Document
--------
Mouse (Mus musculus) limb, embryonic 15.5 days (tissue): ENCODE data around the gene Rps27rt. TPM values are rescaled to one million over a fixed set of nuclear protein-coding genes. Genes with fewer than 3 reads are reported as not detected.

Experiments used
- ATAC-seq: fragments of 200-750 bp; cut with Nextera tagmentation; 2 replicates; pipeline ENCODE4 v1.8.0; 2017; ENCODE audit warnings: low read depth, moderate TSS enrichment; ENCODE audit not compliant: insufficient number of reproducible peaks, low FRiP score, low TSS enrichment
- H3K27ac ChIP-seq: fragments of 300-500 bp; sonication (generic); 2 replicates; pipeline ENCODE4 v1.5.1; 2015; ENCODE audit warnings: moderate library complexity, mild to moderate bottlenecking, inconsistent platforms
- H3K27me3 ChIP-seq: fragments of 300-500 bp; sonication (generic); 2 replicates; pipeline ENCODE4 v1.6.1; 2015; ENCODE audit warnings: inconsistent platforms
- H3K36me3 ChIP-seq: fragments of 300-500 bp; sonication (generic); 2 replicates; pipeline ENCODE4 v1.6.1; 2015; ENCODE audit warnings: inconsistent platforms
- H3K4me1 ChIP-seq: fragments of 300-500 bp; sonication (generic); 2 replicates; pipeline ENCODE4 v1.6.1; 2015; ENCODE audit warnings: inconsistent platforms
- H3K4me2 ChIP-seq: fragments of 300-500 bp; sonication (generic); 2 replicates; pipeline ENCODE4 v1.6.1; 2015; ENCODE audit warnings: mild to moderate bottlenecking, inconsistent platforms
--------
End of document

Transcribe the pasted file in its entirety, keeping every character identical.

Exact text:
Mouse (Mus musculus) limb, embryonic 15.5 days (tissue): ENCODE data around the gene Rps27rt. TPM values are rescaled to one million over a fixed set of nuclear protein-coding genes. Genes with fewer than 3 reads are reported as not detected.

Experiments used
- ATAC-seq: fragments of 200-750 bp; cut with Nextera tagmentation; 2 replicates; pipeline ENCODE4 v1.8.0; 2017; ENCODE audit warnings: low read depth, moderate TSS enrichment; ENCODE audit not compliant: insufficient number of reproducible peaks, low FRiP score, low TSS enrichment
- H3K27ac ChIP-seq: fragments of 300-500 bp; sonication (generic); 2 replicates; pipeline ENCODE4 v1.5.1; 2015; ENCODE audit warnings: moderate library complexity, mild to moderate bottlenecking, inconsistent platforms
- H3K27me3 ChIP-seq: fragments of 300-500 bp; sonication (generic); 2 replicates; pipeline ENCODE4 v1.6.1; 2015; ENCODE audit warnings: inconsistent platforms
- H3K36me3 ChIP-seq: fragments of 300-500 bp; sonication (generic); 2 replicates; pipeline ENCODE4 v1.6.1; 2015; ENCODE audit warnings: inconsistent platforms
- H3K4me1 ChIP-seq: fragments of 300-500 bp; sonication (generic); 2 replicates; pipeline ENCODE4 v1.6.1; 2015; ENCODE audit warnings: inconsistent platforms
- H3K4me2 ChIP-seq: fragments of 300-500 bp; sonication (generic); 2 replicates; pipeline ENCODE4 v1.6.1; 2015; ENCODE audit warnings: mild to moderate bottlenecking, inconsistent platforms